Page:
A group representing various college coaching groups recently announced plans to sue the U.S. Department of Education over the way it enforces Title IX.
The Bush administration convened a Commission on Opportunity in Athletics to examine Title IX enforcement, but then ignored the commission’s findings. So the College Sports Council is headed back to court with a two-prong legal strategy.
First, it wants an appeals court to reinstate a lawsuit it filed challenging the Department of Education’s Title IX enforcement. THat lawsuit was thrown out by a District Court in June. That lawsuit challenges a Clinton-era interpretation of Title IX that many coaches blame for the elimination of men’s sports across the country.
Second, the group is filing a lawsuit challenging the Bush administration’s January 2003 decision not to repeal that interpretation of Title IX.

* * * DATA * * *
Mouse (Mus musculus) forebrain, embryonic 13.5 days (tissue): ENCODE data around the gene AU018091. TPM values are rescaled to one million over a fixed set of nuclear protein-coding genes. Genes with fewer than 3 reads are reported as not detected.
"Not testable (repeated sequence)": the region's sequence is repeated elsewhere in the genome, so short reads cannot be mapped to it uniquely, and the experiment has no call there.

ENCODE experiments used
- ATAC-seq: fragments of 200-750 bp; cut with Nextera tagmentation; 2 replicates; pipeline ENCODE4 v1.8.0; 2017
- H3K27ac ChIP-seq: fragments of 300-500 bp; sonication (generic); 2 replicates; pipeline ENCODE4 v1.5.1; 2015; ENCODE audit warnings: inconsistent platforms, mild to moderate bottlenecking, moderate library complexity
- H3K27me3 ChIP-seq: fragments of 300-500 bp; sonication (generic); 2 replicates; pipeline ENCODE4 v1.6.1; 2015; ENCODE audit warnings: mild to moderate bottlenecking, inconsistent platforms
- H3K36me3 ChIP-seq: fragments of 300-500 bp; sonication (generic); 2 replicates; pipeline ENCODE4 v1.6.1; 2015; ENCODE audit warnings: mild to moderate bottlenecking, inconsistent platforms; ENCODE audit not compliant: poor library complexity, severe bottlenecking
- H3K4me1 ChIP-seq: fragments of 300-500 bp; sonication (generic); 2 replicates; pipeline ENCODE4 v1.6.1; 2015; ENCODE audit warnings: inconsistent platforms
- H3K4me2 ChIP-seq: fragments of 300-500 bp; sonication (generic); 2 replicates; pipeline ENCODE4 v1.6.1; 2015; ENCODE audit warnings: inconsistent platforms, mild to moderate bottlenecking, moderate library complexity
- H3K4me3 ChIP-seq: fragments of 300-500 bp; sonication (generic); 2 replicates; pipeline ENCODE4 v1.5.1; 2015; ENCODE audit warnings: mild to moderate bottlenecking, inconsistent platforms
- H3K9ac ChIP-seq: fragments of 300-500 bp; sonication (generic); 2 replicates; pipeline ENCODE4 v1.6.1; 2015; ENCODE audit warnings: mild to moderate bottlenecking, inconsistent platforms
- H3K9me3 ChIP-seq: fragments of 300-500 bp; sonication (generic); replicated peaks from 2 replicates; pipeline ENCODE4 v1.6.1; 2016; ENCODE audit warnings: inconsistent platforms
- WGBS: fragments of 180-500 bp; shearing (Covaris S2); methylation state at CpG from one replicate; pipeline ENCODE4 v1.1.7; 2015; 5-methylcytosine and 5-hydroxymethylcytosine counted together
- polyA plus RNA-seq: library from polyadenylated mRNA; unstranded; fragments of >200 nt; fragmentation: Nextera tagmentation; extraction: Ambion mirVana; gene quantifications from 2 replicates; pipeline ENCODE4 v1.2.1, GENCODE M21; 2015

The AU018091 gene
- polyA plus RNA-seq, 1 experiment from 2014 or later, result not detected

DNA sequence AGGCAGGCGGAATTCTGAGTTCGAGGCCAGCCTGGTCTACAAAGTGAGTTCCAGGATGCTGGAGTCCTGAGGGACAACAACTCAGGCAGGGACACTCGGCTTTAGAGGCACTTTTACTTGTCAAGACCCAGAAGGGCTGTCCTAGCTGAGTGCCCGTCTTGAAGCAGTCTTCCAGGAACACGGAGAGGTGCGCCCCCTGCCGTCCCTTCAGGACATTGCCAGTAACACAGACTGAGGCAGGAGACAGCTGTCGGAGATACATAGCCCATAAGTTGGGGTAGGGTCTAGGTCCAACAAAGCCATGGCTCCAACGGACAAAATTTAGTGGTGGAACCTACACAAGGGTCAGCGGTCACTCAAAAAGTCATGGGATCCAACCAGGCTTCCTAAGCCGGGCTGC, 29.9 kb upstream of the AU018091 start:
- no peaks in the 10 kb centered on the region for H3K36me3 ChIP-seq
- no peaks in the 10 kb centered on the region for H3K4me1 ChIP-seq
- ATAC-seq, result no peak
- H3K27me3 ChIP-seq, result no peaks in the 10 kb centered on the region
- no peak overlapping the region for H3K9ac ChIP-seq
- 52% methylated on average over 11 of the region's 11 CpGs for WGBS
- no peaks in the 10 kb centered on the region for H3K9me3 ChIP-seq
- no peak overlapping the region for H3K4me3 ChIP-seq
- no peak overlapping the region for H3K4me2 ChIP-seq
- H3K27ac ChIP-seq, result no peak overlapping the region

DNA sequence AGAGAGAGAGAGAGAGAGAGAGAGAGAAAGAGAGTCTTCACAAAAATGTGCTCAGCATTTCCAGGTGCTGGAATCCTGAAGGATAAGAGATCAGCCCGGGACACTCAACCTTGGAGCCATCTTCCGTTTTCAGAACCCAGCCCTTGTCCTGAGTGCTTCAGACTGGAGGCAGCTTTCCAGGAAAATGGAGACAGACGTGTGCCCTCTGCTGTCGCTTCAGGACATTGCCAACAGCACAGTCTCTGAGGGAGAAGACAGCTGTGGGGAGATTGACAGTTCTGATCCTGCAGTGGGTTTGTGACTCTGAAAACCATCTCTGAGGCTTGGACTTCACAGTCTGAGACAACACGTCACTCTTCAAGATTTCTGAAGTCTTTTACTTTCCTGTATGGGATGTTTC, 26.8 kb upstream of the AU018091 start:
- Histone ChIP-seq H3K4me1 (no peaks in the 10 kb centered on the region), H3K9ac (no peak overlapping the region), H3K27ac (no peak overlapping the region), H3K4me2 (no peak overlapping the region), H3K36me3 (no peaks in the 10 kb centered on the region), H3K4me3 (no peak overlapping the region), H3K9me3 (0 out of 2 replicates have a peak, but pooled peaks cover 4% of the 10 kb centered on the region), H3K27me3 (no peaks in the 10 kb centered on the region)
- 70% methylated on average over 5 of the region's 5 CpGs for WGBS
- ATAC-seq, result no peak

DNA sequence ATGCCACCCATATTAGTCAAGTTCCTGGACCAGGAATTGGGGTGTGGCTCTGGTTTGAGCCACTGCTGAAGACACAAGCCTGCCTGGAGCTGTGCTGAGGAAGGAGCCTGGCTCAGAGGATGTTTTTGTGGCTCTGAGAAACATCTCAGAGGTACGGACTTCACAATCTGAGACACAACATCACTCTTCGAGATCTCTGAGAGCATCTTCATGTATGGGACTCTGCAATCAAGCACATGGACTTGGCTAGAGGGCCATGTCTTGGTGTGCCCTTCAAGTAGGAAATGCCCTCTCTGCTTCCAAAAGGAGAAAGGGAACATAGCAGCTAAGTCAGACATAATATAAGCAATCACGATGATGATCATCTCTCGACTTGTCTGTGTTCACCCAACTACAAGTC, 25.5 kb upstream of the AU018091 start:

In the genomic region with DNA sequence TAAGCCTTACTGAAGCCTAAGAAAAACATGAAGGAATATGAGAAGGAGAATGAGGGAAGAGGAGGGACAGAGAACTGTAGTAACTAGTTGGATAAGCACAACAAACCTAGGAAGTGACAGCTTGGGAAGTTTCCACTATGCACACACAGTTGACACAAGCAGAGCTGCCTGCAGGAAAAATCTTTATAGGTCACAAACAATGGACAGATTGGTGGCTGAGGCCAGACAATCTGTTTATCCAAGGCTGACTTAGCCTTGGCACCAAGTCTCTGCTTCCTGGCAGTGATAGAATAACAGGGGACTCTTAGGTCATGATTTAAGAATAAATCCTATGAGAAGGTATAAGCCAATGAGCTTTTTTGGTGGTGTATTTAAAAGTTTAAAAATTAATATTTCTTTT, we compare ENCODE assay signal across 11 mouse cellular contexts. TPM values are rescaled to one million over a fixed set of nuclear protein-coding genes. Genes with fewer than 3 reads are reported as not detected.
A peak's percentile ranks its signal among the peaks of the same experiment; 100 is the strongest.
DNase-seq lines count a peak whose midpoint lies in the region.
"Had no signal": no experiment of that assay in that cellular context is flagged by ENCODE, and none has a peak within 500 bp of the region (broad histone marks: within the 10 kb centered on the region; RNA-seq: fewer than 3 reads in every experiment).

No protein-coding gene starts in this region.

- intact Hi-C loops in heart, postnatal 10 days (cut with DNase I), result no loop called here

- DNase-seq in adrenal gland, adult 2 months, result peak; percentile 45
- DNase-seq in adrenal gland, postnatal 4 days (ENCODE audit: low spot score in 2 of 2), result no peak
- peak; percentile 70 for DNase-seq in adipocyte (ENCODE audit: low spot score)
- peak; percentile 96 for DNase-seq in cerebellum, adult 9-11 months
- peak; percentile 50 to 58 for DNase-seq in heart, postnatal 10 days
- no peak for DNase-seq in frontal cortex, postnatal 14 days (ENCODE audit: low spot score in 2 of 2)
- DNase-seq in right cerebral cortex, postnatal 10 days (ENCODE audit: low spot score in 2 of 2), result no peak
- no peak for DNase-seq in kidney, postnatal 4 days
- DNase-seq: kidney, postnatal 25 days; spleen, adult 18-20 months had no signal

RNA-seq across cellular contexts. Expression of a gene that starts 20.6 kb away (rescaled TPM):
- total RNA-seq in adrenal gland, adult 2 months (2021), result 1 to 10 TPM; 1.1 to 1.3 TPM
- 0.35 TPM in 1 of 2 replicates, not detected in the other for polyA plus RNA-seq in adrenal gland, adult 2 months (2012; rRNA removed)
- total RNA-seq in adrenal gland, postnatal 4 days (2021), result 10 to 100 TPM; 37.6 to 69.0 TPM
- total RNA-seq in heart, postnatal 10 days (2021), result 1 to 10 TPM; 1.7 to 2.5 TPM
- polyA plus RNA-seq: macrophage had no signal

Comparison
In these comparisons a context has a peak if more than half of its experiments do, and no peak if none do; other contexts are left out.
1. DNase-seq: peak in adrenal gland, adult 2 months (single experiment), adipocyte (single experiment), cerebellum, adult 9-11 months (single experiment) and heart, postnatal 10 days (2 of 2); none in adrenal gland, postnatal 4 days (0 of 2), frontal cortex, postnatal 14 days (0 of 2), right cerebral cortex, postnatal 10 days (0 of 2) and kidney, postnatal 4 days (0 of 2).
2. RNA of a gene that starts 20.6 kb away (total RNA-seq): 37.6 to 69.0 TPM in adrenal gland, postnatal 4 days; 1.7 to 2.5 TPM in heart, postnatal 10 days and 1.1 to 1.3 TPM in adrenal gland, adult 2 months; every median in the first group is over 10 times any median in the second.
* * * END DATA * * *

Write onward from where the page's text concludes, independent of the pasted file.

At issue is the Clinton-era interpretation which requires the male-female ratio in sports to approximate the male-female enrollment level in the college. This has been difficult to achieve at many schools without simply eliminating sports (with sports like wrestling and gymnastics taking the biggest hits). As women continue to be disproportionately represented in colleges and universities, this will become a bigger problem in coming years.
The group also claims that the Department of Education is using Enron-style accounting in claiming that since 1980 a total of 36 additional men’s teams have been added across the country. The Department of Education points to that result to back up its claims that Title IX enforcement hasn’t harmed men’s sports.
The College Sports Council points out that this is fallacious since the newer data include 134 additional schools that were added to the Department of Education’s survey after 1980, which backs up the group’s point that colleges are shedding men’s teams at a rather high rate.
Groups to fight over Title IX enforcement. Ben Feller, Associated Press, August 14, 2003.
Coaches Launch Renewed Legal Challenge to Title IX Enforcement. Jim McCarthy, College Sports Council, August 15, 2003.